More confusion: Rock stars (Elvis Costello) are cancelling their performances in Israel to join the international Israeli boycott; the PA is boycotting products manufactured in Judea and Samaria. Yet isn’t it or shouldn’t these issues be part of negotiations? Why is this tolerated?
On the home front, this was our first of the Shalosh Regalim (Succot, Pesach, Shavuot) which we did not spend with Michal and Chezky and we missed them so much. They spent Shavuot with Chezky’s parents and family and some friends. It was difficult for all of us, but we all pulled through and overall enjoyed our Yom Tov. Shavuot was strange here for me. Everything in shul done in one day: Akdamot, Yiskor, Hallel, one Kriyat Hatorahreading. I miss saying Yizkor in shul the way Young Israel recites it. There is no speech or intro to saying Yizkor here and no responsive reading. It is just said. A bang on the bimaand Yizkor begins. The first time I said Yizkor here, I missed it because I was waiting for the shliach tzibur (the leader) to begin. But that’s the way it is. No fan fare.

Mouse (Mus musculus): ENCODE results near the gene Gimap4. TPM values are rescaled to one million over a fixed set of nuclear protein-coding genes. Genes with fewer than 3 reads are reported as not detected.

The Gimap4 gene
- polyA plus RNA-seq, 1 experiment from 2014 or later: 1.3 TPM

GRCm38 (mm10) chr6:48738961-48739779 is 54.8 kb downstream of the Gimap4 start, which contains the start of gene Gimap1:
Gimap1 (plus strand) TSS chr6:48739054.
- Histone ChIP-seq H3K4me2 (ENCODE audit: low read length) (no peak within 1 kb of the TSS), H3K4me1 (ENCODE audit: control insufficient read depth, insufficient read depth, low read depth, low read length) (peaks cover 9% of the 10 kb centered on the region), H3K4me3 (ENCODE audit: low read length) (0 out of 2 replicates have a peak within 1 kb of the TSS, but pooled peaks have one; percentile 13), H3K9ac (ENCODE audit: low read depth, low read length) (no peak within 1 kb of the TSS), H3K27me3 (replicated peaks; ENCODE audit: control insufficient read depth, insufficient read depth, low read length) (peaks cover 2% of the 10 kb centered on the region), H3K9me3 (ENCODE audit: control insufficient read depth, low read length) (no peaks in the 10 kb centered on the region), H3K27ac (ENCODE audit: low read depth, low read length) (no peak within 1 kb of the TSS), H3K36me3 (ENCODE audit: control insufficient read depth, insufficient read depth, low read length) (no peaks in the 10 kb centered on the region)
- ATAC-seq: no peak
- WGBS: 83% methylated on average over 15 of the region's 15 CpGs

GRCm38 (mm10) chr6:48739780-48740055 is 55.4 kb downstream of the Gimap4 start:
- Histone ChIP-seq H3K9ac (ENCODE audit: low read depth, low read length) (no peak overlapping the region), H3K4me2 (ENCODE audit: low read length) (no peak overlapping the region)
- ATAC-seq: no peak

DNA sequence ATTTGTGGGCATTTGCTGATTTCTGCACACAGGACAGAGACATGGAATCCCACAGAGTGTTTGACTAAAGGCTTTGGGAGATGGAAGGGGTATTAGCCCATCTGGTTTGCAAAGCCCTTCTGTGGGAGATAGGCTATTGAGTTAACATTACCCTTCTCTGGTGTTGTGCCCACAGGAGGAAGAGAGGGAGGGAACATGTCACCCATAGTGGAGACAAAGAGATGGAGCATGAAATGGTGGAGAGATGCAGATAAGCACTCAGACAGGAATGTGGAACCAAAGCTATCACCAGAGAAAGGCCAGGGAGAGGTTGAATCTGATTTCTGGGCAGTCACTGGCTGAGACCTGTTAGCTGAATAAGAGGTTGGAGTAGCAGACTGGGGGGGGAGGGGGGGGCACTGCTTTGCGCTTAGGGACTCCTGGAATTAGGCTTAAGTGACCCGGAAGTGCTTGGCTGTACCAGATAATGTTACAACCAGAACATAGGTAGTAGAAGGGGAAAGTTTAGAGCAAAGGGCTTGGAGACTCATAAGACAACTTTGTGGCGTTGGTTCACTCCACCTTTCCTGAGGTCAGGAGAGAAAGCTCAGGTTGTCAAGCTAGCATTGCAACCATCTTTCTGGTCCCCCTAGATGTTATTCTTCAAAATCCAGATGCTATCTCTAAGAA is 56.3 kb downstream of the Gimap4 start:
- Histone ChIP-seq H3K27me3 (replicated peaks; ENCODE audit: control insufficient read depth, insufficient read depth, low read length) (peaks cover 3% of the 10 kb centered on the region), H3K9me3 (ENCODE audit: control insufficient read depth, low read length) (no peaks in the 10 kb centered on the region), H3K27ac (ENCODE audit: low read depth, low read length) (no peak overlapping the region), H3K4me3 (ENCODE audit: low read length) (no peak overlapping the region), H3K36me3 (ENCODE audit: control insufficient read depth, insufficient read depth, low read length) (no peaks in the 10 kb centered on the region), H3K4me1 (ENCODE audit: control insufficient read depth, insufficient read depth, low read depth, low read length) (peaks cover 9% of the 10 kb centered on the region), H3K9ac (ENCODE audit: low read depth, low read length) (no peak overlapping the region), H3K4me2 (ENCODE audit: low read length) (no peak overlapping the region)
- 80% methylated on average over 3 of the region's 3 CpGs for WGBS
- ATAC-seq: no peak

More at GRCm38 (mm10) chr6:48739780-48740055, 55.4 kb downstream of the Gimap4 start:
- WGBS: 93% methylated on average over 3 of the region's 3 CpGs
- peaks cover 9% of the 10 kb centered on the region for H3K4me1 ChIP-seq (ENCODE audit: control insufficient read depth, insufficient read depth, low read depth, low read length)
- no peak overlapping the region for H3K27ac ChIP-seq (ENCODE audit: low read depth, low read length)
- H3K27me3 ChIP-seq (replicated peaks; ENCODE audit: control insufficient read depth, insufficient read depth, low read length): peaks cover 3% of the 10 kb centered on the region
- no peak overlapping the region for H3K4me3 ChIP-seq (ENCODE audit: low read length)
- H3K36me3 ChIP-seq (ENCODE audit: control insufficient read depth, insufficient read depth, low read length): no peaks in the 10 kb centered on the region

Yechezkel was home for Shavuot, but will not be for Shabbat. He continues his driving training and is learning the ins and outs of truck driving on Israel’s highways and bi-ways. He enjoys the driving and enjoys the classes, but hates the down time, the boredom. When he is on base for Shabbat, he is considered to be on Shmira, guard duty. Even when he is not on active Shmira duty, he and the other chayalim must be prepared at all times for the eventuality of an infiltration to their base. So they sleep in their uniform, boots and all, with their guns under their pillow. They must be prepared for quick response, quick action. Such is his reality. He may be home Sunday evening to sleep, to have his uniform washed, and to eat, to have nurturing. Such is our reality. We see him and talk to him when we can. Eitan is winding down with school. Time has really flown by. He is studying hard for hispre-bagrut exams and for the bagruyot themselves, and at the same time, he is eagerly anticipating his upcoming trip to NY this summer. There is one month left of Ulpan for me and I know I will miss the stimulation of the classroom, camaraderie, and the security of studying, speaking and writing Hebrew in a relaxed and inviting atmosphere. I will probably begin employment within the next few weeks if all goes well. There are medical tests that need to be done prior to my starting to work, along with all the paper work that needs to be completed and filed. And oh, I’m sure there will be unforeseen obstacles and challenges ahead as that is the way here. But I actually am looking forward to getting out and working. Keeping a sense of humor is important while going through and managing the bureaucratic red tape. Meyer is doing well and working hard.  And now to my mom. Well what can I say? This Shabbat is her last one in West Hempstead after some nearly 47 years in the community. She and David have decided it is time to move on and to continue their lives in sunny, warm Florida. It is so strange for me to be here while they are winding down in West Hempstead. I so wish I could be with you this Shabbat. It has been a very emotional time, particularly for Mom. Change is good, though the process is so very difficult. But Mom, as you read this, know that you are deserving of the very best life, and sunny Florida, have to offer. You’ve worked hard always and endured much hardship and experienced tremendous joy as well in your life and though you leave behind family and friends who will miss you immensely, you deserve to live a relaxing fun-filled and exciting life. You’ve earned it. West Hempstead will always be home for you and I know you will carry many wonderful memories with you as you embark on this new adventure in your life. I wish you and David safe travels to Florida and an easy adjustment to life there. And of course, we hope to see you soon here in Israel and know of course that you will visit Susan and Michal as often as you can.